What’s the Difference between Nonprofit And For-Profit Accounting, and How Does it Impact the Fiduciary Duties of Board Members?

Written on January 20, 2017

There are many opinions on what the fiduciary responsibilities of nonprofit board members are. The National Council for Nonprofits discusses that boards should:

  1. a) Take care of the nonprofit by ensuring prudent use of all assets, including facility, people and goodwill; and provide oversight for all activities that advance the nonprofit’s effectiveness and sustainability. (Legal term: “Duty of due care”)
  2. b) Make decisions in the best interest of the nonprofit corporation; not in his or her self-interest. (Legal term: “Duty of loyalty”)
  3. c) Ensure that the nonprofit obeys applicable laws and acts in accordance with ethical practices; that the nonprofit adheres to its stated corporate purposes, and that its activities advance its mission. (Legal term: “Duty of obedience”)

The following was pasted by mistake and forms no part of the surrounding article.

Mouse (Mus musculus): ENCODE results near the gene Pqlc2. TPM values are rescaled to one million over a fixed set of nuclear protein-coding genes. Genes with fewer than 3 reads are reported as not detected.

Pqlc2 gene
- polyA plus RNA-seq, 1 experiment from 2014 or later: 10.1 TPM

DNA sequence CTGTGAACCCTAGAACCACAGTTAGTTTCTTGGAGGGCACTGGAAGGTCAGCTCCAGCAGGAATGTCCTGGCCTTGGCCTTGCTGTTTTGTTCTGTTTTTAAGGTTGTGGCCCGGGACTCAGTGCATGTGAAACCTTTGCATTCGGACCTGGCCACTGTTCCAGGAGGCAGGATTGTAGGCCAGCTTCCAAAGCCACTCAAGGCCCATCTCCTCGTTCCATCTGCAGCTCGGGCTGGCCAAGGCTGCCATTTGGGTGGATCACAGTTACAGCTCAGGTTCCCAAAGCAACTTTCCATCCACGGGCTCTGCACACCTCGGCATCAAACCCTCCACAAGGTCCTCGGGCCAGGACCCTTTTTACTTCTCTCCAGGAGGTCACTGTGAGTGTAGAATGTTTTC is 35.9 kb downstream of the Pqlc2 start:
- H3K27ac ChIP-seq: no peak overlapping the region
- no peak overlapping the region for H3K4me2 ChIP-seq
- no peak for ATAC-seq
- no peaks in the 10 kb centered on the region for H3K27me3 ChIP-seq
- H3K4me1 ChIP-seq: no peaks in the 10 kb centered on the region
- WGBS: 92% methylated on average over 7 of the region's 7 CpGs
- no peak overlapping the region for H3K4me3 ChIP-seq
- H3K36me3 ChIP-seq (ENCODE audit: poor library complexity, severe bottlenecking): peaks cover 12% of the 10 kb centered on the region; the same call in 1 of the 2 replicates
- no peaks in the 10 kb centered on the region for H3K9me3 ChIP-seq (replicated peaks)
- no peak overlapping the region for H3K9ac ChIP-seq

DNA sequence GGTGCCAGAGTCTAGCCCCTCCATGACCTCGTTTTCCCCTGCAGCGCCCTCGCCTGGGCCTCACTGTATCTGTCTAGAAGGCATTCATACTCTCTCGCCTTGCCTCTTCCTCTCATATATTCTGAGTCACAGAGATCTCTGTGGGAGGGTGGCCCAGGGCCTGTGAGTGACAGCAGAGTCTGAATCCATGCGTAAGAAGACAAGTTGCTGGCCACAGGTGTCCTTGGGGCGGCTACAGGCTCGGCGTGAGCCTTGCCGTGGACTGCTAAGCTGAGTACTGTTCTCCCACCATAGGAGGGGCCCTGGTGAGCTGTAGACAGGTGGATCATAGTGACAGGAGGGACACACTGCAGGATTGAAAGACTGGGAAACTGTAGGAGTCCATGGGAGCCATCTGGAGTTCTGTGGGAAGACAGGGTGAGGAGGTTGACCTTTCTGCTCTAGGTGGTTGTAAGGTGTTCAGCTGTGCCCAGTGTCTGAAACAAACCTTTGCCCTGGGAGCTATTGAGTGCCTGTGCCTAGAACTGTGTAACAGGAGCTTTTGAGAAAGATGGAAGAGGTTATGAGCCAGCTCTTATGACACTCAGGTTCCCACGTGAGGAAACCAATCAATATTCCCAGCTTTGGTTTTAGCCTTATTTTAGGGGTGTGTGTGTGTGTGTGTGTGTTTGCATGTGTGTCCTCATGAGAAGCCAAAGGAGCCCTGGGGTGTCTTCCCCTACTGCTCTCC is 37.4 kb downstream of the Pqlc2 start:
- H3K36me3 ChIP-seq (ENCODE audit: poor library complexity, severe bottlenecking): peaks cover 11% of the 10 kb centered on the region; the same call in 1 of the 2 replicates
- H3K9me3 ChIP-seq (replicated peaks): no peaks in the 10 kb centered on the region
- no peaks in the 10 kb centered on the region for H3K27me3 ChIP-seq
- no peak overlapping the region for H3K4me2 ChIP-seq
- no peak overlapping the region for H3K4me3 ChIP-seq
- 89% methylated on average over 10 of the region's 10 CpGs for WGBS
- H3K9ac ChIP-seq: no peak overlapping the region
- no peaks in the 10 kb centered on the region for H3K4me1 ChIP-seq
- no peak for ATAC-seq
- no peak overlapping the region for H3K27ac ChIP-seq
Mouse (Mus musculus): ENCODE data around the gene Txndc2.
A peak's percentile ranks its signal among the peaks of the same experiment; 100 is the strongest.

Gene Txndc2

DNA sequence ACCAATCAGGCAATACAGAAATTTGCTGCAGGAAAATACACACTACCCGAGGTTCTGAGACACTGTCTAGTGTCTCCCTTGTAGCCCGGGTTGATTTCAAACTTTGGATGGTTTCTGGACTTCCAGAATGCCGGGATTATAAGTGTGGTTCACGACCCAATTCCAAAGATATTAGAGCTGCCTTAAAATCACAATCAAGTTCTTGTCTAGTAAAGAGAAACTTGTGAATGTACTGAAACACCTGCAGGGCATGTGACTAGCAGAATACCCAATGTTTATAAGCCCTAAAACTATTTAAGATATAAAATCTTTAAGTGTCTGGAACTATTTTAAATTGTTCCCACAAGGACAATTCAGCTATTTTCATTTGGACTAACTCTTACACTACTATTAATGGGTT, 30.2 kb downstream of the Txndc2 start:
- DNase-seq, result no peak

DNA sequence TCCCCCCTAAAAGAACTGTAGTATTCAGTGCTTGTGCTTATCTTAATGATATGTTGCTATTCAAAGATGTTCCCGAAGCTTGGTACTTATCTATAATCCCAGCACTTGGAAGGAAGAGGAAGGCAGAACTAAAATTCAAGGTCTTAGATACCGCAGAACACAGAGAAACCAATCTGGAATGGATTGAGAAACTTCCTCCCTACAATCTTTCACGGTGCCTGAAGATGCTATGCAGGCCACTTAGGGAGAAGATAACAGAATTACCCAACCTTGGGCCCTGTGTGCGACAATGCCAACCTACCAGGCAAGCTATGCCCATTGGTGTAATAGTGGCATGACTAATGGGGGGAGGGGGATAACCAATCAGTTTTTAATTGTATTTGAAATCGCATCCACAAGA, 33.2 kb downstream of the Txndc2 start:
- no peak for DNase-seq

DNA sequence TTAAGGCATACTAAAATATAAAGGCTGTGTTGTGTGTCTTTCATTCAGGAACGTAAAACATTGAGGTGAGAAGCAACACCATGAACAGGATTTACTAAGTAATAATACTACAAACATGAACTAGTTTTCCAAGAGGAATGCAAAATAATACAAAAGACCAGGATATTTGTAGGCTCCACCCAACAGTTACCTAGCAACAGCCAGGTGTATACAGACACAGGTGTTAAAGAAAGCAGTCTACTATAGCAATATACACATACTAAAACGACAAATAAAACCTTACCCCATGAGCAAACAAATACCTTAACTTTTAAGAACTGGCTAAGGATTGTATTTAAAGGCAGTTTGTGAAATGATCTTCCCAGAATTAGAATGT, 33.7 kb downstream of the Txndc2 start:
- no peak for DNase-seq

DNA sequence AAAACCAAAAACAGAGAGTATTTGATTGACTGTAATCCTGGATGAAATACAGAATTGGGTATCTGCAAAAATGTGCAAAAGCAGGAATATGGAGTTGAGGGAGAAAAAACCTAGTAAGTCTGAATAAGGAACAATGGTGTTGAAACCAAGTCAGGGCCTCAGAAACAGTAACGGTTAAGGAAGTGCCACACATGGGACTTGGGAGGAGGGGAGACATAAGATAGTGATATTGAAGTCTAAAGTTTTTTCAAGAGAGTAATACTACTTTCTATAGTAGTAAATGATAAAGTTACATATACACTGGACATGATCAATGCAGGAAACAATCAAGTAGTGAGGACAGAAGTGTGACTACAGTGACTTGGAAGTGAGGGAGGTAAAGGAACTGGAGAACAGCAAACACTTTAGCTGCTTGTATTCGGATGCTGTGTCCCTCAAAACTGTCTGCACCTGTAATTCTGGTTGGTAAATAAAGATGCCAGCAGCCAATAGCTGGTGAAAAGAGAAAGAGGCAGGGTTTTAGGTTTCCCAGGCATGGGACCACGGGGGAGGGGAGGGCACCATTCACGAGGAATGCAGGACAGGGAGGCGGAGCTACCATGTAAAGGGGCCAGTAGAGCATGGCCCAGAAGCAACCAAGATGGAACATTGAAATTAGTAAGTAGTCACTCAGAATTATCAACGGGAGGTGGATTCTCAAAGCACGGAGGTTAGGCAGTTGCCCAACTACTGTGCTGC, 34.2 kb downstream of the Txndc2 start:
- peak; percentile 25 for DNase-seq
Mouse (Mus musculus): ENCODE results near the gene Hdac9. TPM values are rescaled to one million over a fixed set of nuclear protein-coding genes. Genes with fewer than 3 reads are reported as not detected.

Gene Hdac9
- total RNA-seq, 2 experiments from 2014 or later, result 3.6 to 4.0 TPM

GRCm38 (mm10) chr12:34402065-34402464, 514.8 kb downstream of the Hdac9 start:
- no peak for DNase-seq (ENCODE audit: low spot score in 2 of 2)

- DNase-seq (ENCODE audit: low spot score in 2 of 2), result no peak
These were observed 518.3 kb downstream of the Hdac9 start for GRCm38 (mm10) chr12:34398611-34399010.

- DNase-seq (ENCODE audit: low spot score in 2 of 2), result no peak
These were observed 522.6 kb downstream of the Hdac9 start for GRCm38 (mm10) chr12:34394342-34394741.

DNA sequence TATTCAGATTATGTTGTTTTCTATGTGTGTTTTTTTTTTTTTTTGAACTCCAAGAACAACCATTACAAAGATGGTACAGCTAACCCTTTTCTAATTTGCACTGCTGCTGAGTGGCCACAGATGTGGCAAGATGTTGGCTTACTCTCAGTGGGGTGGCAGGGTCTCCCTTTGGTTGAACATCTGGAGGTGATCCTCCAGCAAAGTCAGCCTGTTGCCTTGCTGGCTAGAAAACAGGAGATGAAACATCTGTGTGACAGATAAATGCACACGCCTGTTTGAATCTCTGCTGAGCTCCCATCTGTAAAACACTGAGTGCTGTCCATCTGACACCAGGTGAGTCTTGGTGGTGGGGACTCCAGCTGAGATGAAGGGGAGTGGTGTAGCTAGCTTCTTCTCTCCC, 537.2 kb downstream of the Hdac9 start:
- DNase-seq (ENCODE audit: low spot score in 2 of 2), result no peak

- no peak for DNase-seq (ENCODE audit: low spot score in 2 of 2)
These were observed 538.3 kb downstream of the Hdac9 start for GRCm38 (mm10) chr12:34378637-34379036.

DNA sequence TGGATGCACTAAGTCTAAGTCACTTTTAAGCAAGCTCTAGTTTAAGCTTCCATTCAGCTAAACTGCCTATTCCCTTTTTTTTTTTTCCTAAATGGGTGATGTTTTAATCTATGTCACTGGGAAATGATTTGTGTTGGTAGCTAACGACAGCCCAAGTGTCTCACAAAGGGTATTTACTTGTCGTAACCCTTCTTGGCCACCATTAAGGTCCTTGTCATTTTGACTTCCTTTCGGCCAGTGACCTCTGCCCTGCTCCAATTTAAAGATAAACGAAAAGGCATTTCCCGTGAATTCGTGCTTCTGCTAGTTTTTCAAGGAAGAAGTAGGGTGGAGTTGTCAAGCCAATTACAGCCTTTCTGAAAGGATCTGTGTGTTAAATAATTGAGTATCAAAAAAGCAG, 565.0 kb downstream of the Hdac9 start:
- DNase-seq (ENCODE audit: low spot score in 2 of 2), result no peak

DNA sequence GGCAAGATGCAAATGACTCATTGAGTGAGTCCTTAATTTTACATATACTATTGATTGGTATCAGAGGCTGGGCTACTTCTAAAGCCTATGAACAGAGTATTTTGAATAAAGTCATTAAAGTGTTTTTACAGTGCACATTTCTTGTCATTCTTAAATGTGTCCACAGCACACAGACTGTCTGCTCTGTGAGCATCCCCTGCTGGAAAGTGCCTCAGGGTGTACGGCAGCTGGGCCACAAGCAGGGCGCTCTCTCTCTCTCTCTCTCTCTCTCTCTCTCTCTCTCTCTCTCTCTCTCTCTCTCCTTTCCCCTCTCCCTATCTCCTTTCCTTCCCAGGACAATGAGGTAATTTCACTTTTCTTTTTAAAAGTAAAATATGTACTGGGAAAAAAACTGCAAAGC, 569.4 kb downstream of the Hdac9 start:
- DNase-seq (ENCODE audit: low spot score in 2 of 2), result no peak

In light of several nonprofit failures in recent years, it has become even more vital for members of nonprofit boards to exercise the duty of due care as described above by understanding how their organization communicates its financial results and operations. Members of nonprofit boards tend to come from the for-profit world, where financial reporting is quite different. Below, we have highlighted some of the financial reporting differences between nonprofit and for-profit entities to help board members understand and fulfill their fiduciary responsibilities.

First, look at the spectrum of nonprofits to determine where the organization you serve falls, from Charity-like Nonprofits to Business-like Nonprofits